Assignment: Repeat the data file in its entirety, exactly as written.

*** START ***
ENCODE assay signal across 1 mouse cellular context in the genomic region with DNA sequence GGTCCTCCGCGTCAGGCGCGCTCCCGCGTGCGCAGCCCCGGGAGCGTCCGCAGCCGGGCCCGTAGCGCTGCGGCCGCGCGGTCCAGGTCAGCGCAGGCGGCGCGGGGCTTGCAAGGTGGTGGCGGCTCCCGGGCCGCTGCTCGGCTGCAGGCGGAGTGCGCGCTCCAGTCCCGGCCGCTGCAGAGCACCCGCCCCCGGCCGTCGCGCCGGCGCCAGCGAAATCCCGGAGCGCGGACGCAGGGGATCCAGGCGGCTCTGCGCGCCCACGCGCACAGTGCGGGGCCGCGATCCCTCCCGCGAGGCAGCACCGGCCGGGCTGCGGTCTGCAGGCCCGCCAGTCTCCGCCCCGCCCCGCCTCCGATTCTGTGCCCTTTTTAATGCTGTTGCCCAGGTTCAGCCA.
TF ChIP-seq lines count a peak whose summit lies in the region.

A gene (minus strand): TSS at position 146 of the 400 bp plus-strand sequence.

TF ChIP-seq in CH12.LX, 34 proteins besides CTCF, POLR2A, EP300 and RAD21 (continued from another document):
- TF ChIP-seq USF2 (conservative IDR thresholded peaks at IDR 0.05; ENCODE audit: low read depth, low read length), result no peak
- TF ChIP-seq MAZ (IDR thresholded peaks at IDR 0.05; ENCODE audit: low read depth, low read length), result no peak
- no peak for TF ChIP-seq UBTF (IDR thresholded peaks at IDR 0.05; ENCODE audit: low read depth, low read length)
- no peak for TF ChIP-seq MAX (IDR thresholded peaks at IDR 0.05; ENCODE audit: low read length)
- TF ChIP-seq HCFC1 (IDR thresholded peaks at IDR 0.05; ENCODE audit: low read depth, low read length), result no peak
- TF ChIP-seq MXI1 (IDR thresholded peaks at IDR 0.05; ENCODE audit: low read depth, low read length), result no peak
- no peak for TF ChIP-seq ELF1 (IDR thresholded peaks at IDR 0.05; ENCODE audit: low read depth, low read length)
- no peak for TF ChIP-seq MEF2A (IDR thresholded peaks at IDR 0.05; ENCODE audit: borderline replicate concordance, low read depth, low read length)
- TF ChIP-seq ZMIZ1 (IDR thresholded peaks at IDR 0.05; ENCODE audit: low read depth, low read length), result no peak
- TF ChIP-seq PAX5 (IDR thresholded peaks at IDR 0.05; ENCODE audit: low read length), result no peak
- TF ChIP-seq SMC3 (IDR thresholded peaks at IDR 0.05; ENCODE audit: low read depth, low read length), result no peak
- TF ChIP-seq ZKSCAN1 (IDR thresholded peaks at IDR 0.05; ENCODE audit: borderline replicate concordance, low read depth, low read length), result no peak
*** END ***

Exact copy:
ENCODE assay signal across 1 mouse cellular context in the genomic region with DNA sequence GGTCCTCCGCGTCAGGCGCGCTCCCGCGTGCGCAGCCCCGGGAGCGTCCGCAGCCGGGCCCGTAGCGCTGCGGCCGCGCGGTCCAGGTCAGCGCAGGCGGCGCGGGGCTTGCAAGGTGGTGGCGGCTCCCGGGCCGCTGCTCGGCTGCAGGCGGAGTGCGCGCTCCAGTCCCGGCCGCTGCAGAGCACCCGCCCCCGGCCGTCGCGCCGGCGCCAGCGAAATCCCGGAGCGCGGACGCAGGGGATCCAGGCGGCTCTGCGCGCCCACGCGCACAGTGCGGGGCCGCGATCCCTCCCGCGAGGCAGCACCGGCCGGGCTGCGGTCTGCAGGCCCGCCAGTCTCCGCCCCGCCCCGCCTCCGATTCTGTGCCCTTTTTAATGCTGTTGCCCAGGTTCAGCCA.
TF ChIP-seq lines count a peak whose summit lies in the region.

A gene (minus strand): TSS at position 146 of the 400 bp plus-strand sequence.

TF ChIP-seq in CH12.LX, 34 proteins besides CTCF, POLR2A, EP300 and RAD21 (continued from another document):
- TF ChIP-seq USF2 (conservative IDR thresholded peaks at IDR 0.05; ENCODE audit: low read depth, low read length), result no peak
- TF ChIP-seq MAZ (IDR thresholded peaks at IDR 0.05; ENCODE audit: low read depth, low read length), result no peak
- no peak for TF ChIP-seq UBTF (IDR thresholded peaks at IDR 0.05; ENCODE audit: low read depth, low read length)
- no peak for TF ChIP-seq MAX (IDR thresholded peaks at IDR 0.05; ENCODE audit: low read length)
- TF ChIP-seq HCFC1 (IDR thresholded peaks at IDR 0.05; ENCODE audit: low read depth, low read length), result no peak
- TF ChIP-seq MXI1 (IDR thresholded peaks at IDR 0.05; ENCODE audit: low read depth, low read length), result no peak
- no peak for TF ChIP-seq ELF1 (IDR thresholded peaks at IDR 0.05; ENCODE audit: low read depth, low read length)
- no peak for TF ChIP-seq MEF2A (IDR thresholded peaks at IDR 0.05; ENCODE audit: borderline replicate concordance, low read depth, low read length)
- TF ChIP-seq ZMIZ1 (IDR thresholded peaks at IDR 0.05; ENCODE audit: low read depth, low read length), result no peak
- TF ChIP-seq PAX5 (IDR thresholded peaks at IDR 0.05; ENCODE audit: low read length), result no peak
- TF ChIP-seq SMC3 (IDR thresholded peaks at IDR 0.05; ENCODE audit: low read depth, low read length), result no peak
- TF ChIP-seq ZKSCAN1 (IDR thresholded peaks at IDR 0.05; ENCODE audit: borderline replicate concordance, low read depth, low read length), result no peak